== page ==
The Muslim Brotherhood’s U.S. Network

Zeyno Baran


Washington D.C. has suddenly become very interested in the Muslim Brotherhood. American policymakers are debating whether to engage non-violent elements of the Muslim Brotherhood network, both inside and outside the United States, in the hope that such engagement will empower these “moderates” against violent Wahhabi and Salafi groups such as al-Qaeda. Unfortunately, this strategy is based on a false assumption: that “moderate” Islamist groups will confront and weaken their violent co-religionists, robbing them of their support base.
This lesser-of-two-evils strategy is reminiscent of the rationale behind the Cold War-era decision to support the Afghan mujahideen against the Soviet army. In the short term, the U.S. alliance with the mujahideen did indeed aid America in its struggle against the Soviet Union. In the long term, however, U.S. support led to the empowerment of a dangerous and potent adversary. In choosing its allies, the U.S. cannot afford to elevate short-term tactical considerations above longer-term strategic ones. Most importantly, the U.S. must consider the ideology of any potential partners.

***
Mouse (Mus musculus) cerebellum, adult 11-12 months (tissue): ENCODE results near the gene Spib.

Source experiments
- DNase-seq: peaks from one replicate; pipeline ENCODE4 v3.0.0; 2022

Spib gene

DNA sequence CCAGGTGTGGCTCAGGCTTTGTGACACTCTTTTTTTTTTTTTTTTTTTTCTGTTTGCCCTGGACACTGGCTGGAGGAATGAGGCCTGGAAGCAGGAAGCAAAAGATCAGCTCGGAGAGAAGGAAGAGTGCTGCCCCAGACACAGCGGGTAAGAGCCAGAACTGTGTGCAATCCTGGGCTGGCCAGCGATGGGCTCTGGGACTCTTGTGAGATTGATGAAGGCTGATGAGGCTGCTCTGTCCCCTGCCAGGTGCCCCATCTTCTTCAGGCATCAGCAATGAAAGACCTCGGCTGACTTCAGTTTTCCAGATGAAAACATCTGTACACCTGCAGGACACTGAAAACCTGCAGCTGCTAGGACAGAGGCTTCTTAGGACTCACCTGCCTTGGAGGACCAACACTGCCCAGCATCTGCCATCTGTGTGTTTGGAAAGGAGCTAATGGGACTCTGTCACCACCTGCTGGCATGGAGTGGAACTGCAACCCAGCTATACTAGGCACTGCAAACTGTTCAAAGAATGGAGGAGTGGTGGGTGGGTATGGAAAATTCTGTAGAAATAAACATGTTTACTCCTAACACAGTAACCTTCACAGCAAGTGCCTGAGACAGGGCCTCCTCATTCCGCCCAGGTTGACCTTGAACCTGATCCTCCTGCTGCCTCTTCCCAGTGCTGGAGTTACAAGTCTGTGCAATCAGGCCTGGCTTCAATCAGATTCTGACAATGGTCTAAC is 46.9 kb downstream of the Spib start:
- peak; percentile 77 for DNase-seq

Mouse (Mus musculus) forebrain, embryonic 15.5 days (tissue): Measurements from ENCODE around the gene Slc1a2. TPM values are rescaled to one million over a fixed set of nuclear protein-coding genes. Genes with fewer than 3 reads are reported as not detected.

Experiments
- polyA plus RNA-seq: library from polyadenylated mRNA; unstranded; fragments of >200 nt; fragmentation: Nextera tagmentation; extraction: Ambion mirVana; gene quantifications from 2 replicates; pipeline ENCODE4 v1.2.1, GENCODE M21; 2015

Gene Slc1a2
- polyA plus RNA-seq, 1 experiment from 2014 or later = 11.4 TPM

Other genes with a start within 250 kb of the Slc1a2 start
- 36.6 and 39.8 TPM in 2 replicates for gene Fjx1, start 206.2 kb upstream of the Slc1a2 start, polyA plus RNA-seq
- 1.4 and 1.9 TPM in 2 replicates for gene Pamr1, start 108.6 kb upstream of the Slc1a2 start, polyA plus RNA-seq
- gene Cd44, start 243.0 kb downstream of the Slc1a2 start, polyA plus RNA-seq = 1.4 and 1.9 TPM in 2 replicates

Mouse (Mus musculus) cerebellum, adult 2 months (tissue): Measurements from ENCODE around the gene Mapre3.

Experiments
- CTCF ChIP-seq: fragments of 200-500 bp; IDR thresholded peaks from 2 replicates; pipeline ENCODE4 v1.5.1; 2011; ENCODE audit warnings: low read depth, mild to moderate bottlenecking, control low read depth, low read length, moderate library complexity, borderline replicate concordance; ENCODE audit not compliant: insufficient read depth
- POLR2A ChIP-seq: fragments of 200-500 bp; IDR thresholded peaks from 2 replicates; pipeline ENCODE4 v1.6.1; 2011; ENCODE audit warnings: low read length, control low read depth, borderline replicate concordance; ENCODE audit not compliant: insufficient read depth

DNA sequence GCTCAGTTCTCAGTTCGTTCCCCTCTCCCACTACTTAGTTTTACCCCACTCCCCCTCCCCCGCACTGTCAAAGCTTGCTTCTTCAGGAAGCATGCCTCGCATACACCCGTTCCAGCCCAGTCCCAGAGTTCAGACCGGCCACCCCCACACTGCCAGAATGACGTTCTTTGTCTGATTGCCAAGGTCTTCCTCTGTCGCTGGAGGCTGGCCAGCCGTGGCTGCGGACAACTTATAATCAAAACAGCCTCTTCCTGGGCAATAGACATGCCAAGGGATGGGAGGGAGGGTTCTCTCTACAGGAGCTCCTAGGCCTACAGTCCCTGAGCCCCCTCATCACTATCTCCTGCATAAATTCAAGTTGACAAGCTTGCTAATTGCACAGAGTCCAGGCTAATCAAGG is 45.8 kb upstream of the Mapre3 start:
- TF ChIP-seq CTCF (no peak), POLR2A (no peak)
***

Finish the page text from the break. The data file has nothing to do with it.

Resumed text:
Although various Islamist groups do quarrel over tactics and often bear considerable animosity towards one another, they all agree on the endgame: a world dictated by political Islam. A “divide and conquer” strategy by the United States will only push them closer together.
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Filed Under: EgyptFeaturedIkhwanophobiaMiddle EastMuslim BrotherhoodUnited States & Europe

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